3. Cut all miters: measure the distance between your marks on the side jambs at the upper corners (frame opening plus 2 times the reveal) and miter-cut your head casing at 45 degrees on both ends so the short dimension equals your measurement. Cut miters on one end of each piece of side casing. Remember that one will be left-handed and one right handed.

4. Prime or stain: before you install the casing: if you intend to paint, apply a primer, or if you plan a natural finish, apply a stain and first topcoat. Cover the sides and both faces to seal the wood and prevent warping. Pre-finishing is also easier than painting in place, especially if you don't intend to paint the walls when the installation is complete. If you stain before assembly, you also avoid the problem of stain not taking over any glue spots at the joints.

5. Tack head casing: lightly tack the head casing into the jamb so it just covers your pencil marks. If the casing is being installed on the exterior you must use weather-resistant fasteners, such as hot-dipped galvanized nails.

6. Cut and test-fit side casings: stand the left side casing upside down next to the left jamb with its long side against the point of the head casing, and mark its desired length directly. Alternatively, measure from the floor to the top left-hand edge of the head casing and transfer that measurement to the casing. Square-cut at your mark and test the fit.

7. Make adjustments: If the miter does not meet without a gap, which can happen if the jamb is not square or if it sits slightly below or above the plane of the wall, the casing miter may need re-cutting.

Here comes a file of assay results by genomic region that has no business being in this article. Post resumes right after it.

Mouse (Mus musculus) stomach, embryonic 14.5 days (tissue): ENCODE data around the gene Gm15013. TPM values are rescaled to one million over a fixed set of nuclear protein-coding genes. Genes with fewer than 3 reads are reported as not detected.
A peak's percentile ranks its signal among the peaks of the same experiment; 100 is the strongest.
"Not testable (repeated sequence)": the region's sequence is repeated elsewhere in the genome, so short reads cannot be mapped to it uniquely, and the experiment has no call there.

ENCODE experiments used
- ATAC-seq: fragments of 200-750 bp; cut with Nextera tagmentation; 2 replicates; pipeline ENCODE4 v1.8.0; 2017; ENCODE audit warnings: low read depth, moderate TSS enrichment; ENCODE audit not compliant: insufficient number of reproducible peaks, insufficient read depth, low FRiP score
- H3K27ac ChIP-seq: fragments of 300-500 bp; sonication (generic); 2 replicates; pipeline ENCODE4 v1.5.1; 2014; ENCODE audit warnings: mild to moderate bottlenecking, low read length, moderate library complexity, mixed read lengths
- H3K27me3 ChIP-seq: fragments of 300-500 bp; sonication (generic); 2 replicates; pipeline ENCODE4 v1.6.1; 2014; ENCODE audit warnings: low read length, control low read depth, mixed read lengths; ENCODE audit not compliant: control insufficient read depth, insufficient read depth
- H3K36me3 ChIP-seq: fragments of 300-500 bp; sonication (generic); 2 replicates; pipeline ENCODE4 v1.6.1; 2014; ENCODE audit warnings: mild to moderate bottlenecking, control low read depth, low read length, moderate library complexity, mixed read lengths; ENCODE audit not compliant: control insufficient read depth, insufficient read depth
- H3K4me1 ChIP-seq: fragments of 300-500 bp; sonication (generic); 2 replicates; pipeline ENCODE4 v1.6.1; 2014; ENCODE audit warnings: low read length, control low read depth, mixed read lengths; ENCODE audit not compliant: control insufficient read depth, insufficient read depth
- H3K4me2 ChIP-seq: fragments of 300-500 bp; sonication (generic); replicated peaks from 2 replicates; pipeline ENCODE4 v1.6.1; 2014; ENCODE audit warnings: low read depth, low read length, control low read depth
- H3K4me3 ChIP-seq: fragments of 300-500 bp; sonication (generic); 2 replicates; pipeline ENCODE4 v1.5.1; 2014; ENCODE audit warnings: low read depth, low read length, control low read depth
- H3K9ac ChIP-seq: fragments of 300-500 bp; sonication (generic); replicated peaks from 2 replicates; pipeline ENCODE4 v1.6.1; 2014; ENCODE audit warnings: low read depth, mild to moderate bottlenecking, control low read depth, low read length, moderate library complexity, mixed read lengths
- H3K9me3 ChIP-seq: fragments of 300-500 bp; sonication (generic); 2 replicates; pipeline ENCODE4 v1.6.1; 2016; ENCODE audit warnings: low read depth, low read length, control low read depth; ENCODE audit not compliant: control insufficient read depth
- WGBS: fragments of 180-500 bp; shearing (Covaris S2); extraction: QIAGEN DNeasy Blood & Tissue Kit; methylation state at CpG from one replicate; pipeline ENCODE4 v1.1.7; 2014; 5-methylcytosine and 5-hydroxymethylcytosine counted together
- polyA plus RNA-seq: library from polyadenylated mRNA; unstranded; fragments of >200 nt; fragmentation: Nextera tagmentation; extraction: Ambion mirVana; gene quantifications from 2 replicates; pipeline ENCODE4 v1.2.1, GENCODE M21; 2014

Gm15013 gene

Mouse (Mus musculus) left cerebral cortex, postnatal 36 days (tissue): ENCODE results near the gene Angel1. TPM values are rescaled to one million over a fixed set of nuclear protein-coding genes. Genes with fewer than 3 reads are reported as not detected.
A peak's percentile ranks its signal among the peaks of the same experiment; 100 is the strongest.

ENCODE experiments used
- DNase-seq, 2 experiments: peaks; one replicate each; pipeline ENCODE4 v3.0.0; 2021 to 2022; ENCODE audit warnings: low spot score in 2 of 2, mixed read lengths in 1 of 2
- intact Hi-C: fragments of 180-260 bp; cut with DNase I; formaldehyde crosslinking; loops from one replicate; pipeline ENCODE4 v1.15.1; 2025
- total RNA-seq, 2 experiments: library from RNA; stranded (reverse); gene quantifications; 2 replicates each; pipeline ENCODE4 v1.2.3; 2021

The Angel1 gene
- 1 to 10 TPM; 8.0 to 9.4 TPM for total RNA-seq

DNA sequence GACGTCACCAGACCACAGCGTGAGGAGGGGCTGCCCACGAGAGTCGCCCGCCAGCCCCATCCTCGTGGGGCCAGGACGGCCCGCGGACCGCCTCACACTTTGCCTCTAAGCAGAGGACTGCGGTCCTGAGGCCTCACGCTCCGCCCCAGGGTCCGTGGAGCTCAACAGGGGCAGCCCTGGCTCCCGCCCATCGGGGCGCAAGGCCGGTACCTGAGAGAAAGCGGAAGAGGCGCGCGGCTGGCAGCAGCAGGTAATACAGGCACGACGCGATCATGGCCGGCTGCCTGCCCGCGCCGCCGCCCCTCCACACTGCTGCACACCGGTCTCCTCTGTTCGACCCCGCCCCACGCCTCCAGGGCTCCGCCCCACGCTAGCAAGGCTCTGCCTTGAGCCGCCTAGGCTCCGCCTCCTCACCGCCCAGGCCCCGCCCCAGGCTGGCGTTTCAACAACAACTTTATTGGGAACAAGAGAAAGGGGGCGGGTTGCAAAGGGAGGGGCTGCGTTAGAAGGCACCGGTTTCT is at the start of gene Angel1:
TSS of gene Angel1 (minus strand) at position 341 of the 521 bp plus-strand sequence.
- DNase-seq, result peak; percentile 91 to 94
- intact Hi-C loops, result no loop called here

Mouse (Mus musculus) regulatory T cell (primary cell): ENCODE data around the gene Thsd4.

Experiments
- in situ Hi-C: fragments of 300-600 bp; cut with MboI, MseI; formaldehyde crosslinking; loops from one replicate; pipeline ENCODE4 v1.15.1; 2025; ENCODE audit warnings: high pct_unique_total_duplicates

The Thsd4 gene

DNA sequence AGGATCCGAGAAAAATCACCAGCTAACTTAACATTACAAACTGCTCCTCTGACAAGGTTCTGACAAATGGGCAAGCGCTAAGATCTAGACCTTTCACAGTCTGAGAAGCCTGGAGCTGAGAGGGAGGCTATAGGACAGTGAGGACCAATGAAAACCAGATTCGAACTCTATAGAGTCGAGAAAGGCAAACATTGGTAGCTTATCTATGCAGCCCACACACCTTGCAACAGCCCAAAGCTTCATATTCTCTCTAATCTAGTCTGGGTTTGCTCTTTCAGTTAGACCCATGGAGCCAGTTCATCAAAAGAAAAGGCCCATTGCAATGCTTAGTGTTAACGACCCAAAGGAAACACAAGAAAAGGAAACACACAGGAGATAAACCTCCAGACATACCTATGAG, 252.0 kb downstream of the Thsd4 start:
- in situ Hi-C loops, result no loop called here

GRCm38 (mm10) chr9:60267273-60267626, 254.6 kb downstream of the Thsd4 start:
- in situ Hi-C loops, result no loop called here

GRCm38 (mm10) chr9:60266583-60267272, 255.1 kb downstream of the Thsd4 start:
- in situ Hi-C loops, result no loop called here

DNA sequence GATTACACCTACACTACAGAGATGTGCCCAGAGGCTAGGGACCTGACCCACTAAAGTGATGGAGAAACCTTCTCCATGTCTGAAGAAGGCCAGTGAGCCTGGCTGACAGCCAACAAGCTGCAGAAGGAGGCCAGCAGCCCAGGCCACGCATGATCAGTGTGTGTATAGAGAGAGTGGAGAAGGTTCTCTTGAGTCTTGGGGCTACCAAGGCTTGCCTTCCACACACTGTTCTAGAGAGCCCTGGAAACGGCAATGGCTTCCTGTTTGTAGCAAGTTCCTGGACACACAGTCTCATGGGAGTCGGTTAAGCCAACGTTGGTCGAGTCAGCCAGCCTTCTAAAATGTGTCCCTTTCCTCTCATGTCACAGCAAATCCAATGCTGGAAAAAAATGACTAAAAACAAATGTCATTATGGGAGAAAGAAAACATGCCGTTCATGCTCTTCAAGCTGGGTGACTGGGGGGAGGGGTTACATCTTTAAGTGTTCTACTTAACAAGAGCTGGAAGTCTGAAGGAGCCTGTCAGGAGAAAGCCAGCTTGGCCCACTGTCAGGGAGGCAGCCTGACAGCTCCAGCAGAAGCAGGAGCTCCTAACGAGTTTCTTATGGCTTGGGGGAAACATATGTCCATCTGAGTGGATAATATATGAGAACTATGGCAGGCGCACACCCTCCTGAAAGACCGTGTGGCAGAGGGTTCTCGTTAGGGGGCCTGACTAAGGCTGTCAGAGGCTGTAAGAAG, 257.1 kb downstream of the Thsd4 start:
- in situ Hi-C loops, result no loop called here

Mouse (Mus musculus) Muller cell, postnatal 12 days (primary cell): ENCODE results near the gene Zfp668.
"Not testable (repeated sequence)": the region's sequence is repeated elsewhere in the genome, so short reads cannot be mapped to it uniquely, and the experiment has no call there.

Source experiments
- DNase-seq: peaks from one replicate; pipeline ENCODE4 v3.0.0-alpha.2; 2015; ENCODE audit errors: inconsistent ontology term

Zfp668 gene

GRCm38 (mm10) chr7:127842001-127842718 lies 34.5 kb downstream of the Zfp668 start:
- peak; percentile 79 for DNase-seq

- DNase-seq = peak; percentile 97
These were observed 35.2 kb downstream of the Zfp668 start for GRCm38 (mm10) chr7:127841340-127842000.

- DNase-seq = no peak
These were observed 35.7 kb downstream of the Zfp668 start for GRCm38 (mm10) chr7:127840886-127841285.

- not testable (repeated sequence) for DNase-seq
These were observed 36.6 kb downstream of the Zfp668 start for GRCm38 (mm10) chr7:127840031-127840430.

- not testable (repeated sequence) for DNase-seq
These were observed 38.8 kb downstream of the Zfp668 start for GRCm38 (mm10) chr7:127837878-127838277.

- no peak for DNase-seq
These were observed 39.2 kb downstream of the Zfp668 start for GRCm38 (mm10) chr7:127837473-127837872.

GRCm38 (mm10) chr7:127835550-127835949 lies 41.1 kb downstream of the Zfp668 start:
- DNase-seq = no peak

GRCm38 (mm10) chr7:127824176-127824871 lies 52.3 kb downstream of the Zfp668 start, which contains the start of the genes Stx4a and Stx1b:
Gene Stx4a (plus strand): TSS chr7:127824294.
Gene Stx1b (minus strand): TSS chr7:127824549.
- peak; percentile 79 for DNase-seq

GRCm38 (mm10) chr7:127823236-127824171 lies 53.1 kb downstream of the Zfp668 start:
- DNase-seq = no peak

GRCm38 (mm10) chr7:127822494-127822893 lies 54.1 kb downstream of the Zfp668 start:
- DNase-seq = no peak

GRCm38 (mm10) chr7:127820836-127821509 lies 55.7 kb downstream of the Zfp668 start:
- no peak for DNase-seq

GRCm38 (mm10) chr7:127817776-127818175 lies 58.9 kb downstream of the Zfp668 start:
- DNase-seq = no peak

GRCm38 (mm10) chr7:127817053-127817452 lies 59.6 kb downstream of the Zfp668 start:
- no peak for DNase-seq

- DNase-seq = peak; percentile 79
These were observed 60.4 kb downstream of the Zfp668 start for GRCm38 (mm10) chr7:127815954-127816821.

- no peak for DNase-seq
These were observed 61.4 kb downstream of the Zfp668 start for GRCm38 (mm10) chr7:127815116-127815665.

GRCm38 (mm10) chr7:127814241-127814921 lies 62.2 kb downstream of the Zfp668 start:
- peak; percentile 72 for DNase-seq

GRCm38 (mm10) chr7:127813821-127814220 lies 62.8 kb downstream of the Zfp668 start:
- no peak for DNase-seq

8. Secure casing: apply glue to the end of the side casing and position it so it fits tightly with the head casing. (and not too worry about lining it up with the reveal marks on the rest of the jamb yet.) Secure it to the jamb. Position the nail about 1 inch from the end and near the outside edge of the casing. Then secure the inside edge of the casing to the jamb. Once the miter is tight, continue nailing the rest of the casing. Work your way from the top down, nailing at five equally spaced positions. Repeat for the opposite side and then complete nailing the head casing at the two ends and midpoint.

9. Cross-nail miters: to prevent miters from opening, drive a 4d finishing nail through the edge of the head and side casings about 3/4 inch from the outside corner. This will lock them together.

10. Finishing touches: wipe off any excess glue immediately with a damp cloth, drive all nail heads slightly below the surface with a nail set and hammer, and hand-sand as needed to make casings flush with each other and to eliminate any splinters. If you plan to paint, fill nail holes with wood putty or acrylic caulk first; if you will stain, fill them with colored wax putty sticks after you complete finishing.